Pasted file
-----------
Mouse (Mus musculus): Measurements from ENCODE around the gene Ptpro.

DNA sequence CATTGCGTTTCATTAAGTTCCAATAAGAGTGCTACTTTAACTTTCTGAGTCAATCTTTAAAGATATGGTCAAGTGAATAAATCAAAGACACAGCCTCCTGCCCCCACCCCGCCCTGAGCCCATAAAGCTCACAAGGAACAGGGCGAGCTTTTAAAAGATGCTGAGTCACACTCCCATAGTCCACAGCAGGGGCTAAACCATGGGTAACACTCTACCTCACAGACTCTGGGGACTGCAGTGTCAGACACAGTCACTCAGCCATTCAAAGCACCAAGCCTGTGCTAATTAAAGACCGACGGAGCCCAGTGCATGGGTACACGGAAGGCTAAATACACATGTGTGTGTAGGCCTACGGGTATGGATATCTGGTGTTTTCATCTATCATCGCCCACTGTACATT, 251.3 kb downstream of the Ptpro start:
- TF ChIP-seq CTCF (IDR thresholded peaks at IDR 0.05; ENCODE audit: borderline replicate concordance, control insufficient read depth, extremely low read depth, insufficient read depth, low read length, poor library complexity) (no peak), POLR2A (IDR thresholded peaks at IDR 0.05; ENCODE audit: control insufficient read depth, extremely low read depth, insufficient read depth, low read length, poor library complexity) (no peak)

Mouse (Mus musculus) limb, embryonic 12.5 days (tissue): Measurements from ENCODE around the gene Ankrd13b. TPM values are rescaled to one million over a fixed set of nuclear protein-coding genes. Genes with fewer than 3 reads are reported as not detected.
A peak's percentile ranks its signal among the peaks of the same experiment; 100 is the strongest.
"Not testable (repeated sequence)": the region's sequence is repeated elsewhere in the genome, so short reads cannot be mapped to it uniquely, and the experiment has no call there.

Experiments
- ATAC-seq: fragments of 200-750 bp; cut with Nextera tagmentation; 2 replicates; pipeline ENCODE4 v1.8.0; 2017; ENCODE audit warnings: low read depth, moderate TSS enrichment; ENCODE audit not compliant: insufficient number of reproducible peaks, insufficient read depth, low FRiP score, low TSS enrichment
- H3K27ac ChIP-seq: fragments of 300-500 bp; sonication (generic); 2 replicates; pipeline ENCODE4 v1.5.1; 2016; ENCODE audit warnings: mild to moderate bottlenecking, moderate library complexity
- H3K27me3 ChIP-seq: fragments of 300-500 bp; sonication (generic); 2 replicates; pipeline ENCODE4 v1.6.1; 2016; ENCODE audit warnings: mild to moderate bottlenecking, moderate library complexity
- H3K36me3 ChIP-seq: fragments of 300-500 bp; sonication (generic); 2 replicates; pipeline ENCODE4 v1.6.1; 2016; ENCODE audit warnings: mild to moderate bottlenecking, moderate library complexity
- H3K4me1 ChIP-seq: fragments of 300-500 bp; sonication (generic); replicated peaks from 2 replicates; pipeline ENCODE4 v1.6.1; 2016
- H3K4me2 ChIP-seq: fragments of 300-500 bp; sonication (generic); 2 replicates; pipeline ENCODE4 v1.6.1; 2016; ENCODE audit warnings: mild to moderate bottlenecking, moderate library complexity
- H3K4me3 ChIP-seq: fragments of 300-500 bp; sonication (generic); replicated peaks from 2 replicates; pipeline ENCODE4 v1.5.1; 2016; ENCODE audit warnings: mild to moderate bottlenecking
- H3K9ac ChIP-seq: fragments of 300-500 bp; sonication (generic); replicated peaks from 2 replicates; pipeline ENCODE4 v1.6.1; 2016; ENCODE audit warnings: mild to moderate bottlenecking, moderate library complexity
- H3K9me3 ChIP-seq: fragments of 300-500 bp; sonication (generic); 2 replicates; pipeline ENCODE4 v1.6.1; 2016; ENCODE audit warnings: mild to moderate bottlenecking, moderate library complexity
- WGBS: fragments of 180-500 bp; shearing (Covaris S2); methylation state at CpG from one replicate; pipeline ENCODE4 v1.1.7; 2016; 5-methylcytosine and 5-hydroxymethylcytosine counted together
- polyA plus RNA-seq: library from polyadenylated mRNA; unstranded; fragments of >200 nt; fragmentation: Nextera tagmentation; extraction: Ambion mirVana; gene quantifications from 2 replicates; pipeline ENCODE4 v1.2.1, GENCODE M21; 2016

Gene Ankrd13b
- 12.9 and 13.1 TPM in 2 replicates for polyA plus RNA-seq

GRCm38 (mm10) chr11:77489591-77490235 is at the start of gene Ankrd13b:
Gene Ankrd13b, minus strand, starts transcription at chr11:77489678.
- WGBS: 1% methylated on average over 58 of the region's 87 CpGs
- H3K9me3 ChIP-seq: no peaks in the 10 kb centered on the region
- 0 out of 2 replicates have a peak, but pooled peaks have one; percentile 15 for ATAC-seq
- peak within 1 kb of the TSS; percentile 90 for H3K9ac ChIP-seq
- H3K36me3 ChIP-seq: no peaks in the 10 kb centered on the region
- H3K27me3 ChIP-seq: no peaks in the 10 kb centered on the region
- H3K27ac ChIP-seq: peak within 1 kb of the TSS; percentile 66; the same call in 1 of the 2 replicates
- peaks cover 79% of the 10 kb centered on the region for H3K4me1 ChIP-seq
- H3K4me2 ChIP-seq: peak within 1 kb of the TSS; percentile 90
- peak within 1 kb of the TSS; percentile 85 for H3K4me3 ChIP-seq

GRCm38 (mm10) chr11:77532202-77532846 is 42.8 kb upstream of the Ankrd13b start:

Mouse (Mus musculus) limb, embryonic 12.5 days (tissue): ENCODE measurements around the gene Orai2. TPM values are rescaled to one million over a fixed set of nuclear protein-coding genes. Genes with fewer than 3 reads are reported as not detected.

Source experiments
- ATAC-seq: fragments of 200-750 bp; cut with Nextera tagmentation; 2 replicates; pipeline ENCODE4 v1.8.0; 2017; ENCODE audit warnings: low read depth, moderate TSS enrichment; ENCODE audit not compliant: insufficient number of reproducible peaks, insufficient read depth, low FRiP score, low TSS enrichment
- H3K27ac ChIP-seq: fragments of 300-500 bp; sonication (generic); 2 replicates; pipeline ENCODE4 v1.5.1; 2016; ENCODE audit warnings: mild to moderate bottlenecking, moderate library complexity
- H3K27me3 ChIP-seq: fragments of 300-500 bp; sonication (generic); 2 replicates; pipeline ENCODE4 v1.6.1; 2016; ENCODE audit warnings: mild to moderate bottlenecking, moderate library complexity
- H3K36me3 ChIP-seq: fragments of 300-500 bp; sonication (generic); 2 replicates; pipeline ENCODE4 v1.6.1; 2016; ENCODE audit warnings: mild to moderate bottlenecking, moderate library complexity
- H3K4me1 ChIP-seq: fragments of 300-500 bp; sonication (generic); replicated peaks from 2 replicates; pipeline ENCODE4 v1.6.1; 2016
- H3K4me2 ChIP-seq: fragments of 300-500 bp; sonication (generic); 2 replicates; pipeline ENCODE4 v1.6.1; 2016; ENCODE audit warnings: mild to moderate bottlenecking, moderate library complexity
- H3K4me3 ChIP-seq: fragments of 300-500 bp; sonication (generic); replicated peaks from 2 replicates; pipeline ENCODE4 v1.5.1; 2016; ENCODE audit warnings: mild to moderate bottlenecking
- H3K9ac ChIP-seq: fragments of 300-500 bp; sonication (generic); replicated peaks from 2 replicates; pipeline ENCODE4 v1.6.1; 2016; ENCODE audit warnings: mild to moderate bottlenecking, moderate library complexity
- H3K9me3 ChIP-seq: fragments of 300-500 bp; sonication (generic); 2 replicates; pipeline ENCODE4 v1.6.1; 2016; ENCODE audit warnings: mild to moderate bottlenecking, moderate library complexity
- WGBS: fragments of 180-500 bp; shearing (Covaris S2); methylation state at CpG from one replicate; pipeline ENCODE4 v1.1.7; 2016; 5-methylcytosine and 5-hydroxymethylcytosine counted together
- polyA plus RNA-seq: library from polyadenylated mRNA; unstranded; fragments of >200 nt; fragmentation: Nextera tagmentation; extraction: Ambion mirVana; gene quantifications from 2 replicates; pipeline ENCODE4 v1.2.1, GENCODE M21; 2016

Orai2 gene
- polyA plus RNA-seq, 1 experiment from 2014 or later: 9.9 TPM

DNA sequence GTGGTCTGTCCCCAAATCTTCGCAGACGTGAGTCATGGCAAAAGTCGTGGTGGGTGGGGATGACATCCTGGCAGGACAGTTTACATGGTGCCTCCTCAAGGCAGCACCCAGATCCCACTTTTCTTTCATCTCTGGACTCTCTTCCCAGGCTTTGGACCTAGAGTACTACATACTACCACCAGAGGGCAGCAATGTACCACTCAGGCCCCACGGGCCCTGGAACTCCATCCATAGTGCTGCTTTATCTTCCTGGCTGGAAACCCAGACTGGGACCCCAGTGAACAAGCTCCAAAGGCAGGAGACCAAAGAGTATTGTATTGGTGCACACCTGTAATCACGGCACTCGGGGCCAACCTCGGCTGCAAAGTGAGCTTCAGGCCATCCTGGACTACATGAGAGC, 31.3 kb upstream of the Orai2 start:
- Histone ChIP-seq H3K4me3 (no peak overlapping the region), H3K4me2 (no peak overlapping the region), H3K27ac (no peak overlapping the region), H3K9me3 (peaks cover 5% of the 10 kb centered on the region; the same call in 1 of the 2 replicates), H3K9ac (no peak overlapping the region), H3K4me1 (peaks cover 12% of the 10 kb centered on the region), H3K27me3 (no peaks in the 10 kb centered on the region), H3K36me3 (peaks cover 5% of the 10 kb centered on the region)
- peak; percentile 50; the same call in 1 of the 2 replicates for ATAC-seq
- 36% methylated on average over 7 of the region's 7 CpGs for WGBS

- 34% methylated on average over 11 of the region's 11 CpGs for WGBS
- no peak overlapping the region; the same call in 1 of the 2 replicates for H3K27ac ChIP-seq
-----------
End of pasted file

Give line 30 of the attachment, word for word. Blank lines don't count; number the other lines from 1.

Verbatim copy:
- peaks cover 79% of the 10 kb centered on the region for H3K4me1 ChIP-seq